What do these two triangles have in common? How are they related?
Choose a box and work out the smallest rectangle of paper needed to wrap it so that it is completely covered.
Determine the total shaded area of the 'kissing triangles'.
Derive a formula for finding the area of any kite.
How have "Warmsnug" arrived at the prices shown on their windows? Which window has been given an incorrect price?
What is the largest number of circles we can fit into the frame without them overlapping? How do you know? What will happen if you try the other shapes?
What happens to the area and volume of 2D and 3D shapes when you enlarge them?
Bluey-green, white and transparent squares with a few odd bits of shapes around the perimeter. But, how many squares are there of each type in the complete circle? Study the picture and make. . . .
A task which depends on members of the group noticing the needs of others and responding.
Explore this interactivity and see if you can work out what it does. Could you use it to estimate the area of a shape?
These practical challenges are all about making a 'tray' and covering it with paper.
Look at the mathematics that is all around us - this circular window is a wonderful example.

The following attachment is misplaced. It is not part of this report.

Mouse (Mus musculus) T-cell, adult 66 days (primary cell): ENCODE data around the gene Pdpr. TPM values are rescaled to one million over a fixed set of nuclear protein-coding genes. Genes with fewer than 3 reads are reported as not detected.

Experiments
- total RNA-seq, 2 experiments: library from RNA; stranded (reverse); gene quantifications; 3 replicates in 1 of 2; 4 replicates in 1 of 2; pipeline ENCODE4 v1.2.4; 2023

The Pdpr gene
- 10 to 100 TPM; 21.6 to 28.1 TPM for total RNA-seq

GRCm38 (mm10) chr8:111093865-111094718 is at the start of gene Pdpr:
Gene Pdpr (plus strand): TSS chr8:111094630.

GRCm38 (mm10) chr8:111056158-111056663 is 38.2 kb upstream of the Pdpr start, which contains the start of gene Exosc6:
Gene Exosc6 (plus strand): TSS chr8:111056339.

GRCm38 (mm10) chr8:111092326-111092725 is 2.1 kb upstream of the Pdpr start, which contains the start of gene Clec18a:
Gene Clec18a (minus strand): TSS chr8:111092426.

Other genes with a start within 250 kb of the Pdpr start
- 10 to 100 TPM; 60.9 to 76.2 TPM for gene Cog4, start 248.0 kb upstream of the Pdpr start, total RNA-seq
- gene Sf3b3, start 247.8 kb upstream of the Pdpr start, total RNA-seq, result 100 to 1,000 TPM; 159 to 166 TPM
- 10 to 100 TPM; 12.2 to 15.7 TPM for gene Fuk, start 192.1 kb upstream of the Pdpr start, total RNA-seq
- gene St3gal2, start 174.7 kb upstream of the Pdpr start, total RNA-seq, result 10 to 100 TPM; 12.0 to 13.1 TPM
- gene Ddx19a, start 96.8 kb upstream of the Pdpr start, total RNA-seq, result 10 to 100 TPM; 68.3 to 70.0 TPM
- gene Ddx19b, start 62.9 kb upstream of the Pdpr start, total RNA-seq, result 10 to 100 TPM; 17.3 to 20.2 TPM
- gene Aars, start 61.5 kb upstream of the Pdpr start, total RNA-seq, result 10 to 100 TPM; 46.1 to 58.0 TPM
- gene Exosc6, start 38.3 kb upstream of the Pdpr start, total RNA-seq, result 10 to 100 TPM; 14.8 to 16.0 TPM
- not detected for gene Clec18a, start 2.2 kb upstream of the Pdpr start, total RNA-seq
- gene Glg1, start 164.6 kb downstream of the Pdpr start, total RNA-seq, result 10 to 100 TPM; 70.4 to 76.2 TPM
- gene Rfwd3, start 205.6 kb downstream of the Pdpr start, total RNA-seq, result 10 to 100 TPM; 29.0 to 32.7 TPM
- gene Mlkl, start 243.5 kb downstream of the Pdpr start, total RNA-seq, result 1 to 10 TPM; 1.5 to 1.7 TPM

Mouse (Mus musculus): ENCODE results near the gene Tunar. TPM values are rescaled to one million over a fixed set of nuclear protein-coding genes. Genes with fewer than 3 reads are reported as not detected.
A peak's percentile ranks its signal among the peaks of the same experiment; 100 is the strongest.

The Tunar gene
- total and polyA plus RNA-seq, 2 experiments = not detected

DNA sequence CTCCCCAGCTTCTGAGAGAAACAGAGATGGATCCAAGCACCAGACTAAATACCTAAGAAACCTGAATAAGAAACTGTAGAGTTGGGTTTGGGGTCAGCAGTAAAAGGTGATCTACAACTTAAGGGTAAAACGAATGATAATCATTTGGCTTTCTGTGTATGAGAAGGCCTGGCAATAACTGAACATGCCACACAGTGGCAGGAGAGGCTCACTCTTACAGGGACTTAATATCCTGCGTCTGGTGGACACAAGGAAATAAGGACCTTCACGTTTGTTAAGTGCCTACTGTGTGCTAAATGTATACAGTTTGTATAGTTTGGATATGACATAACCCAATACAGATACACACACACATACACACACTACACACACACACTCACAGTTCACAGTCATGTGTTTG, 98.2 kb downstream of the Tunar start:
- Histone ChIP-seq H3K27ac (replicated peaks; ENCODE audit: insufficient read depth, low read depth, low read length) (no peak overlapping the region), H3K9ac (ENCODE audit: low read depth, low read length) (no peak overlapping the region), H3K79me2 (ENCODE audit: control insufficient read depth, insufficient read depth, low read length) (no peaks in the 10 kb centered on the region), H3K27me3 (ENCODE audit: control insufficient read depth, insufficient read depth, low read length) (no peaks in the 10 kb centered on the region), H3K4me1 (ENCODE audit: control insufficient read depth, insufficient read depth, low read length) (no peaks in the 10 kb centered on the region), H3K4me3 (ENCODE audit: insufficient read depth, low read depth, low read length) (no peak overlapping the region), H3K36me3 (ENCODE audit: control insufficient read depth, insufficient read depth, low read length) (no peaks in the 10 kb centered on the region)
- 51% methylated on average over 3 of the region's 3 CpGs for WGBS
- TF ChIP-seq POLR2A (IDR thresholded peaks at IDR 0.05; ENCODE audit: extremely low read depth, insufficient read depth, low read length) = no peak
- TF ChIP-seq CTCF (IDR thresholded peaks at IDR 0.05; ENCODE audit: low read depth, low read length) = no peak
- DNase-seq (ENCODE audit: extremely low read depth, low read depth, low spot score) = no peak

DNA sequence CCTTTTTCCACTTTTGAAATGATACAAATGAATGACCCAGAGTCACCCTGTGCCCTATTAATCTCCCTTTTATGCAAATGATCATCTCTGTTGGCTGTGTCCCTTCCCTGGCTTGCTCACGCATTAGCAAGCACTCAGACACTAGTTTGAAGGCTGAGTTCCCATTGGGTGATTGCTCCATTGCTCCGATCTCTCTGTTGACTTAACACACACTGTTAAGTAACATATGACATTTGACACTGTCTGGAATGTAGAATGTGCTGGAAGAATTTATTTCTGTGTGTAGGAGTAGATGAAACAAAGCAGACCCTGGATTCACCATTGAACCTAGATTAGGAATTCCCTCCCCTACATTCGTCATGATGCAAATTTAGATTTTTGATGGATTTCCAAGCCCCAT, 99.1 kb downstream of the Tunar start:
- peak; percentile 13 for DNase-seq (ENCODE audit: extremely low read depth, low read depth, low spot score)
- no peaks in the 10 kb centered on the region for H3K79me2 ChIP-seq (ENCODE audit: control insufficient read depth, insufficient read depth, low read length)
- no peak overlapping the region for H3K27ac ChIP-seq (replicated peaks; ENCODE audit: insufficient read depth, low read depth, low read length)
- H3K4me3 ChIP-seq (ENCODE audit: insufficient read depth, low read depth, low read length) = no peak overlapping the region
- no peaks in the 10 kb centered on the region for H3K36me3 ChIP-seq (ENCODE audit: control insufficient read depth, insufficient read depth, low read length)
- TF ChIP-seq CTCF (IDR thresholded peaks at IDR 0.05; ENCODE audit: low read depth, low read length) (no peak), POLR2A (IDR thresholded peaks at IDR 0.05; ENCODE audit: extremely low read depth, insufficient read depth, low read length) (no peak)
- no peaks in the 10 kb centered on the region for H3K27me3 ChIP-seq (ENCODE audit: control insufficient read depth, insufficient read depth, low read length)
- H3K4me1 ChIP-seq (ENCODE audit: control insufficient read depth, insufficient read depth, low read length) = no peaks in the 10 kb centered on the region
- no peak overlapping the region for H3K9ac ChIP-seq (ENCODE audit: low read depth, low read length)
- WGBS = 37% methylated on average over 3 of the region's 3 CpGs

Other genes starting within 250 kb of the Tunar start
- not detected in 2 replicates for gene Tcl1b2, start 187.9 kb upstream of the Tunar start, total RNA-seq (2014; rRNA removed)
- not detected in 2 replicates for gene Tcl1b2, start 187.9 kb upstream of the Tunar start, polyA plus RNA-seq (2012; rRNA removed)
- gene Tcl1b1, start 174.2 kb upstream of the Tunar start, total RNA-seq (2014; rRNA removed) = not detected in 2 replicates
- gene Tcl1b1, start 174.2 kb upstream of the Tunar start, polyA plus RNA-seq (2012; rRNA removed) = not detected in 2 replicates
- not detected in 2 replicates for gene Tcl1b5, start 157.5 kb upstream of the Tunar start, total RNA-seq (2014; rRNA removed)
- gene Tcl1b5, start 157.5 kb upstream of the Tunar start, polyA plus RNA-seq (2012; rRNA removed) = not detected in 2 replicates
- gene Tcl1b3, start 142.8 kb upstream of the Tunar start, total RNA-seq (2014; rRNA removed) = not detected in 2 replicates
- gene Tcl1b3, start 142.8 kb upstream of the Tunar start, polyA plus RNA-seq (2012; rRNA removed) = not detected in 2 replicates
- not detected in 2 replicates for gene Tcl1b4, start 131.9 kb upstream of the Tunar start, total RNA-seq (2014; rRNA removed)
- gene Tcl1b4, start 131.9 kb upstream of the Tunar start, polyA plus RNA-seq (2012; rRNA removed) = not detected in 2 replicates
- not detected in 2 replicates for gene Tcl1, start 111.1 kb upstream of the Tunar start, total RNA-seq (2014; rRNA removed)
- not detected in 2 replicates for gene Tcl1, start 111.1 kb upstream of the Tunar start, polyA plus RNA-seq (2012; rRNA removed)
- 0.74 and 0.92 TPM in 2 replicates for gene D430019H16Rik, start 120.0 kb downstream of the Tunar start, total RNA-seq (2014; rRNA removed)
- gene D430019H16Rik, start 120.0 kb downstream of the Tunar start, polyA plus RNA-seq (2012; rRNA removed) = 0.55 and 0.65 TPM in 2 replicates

You can move the 4 pieces of the jigsaw and fit them into both outlines. Explain what has happened to the missing one unit of area.
It is possible to dissect any square into smaller squares. What is the minimum number of squares a 13 by 13 square can be dissected into?
What are the areas of these triangles? What do you notice? Can you generalise to other "families" of triangles?
At the corner of the cube circular arcs are drawn and the area enclosed shaded. What fraction of the surface area of the cube is shaded? Try working out the answer without recourse to pencil and. . . .
What fractions of the largest circle are the two shaded regions?
Semicircles are drawn on the sides of a rectangle ABCD. A circle passing through points ABCD carves out four crescent-shaped regions. Prove that the sum of the areas of the four crescents is equal to. . . .
Investigate the different ways of cutting a perfectly circular pie into equal pieces using exactly 3 cuts. The cuts have to be along chords of the circle (which might be diameters).
How can you change the area of a shape but keep its perimeter the same? How can you change the perimeter but keep the area the same?
You have a 12 by 9 foot carpet with an 8 by 1 foot hole exactly in the middle. Cut the carpet into two pieces to make a 10 by 10 foot square carpet.
Which is a better fit, a square peg in a round hole or a round peg in a square hole?
Polygons drawn on square dotty paper have dots on their perimeter (p) and often internal (i) ones as well. Find a relationship between p, i and the area of the polygons.
Use the interactivity to find all the different right-angled triangles you can make by just moving one corner of the starting triangle.
If you have only 40 metres of fencing available, what is the maximum area of land you can fence off?
Can you help the children find the two triangles which have the lengths of two sides numerically equal to their areas?
Have a good look at these images. Can you describe what is happening? There are plenty more images like this on NRICH's Exploring Squares CD.